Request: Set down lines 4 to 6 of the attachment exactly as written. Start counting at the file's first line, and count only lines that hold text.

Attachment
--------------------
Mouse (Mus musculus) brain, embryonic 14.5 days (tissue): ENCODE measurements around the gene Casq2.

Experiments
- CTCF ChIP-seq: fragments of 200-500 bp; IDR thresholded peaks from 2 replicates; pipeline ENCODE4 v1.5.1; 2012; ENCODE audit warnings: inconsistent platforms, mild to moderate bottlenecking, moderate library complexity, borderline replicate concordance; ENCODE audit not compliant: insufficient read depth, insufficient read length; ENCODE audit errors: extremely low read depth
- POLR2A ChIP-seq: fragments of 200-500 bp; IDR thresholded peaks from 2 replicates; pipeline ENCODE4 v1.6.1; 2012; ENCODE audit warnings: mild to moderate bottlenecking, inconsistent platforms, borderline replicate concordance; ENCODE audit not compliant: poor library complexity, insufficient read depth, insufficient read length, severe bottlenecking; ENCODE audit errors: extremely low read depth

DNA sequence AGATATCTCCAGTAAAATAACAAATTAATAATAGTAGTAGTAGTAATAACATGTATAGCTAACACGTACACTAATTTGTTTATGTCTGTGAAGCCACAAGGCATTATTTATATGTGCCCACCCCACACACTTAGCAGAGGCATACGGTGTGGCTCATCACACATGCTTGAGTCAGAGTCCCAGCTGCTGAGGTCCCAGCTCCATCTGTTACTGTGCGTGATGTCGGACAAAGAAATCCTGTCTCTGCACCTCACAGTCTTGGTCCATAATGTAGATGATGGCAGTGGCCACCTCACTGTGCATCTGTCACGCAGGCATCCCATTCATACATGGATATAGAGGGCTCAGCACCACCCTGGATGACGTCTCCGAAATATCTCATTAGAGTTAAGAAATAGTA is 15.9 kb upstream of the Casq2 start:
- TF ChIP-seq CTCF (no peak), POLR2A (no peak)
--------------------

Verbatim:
- POLR2A ChIP-seq: fragments of 200-500 bp; IDR thresholded peaks from 2 replicates; pipeline ENCODE4 v1.6.1; 2012; ENCODE audit warnings: mild to moderate bottlenecking, inconsistent platforms, borderline replicate concordance; ENCODE audit not compliant: poor library complexity, insufficient read depth, insufficient read length, severe bottlenecking; ENCODE audit errors: extremely low read depth

DNA sequence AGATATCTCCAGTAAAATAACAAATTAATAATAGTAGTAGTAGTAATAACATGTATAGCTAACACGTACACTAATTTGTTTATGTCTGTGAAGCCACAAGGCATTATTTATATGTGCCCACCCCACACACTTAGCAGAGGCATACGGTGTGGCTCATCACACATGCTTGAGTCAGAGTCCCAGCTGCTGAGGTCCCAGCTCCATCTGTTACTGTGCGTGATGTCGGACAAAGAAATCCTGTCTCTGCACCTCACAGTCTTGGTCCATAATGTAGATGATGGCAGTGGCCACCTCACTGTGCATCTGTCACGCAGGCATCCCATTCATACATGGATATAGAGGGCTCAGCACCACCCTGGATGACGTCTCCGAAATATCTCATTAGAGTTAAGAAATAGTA is 15.9 kb upstream of the Casq2 start:
- TF ChIP-seq CTCF (no peak), POLR2A (no peak)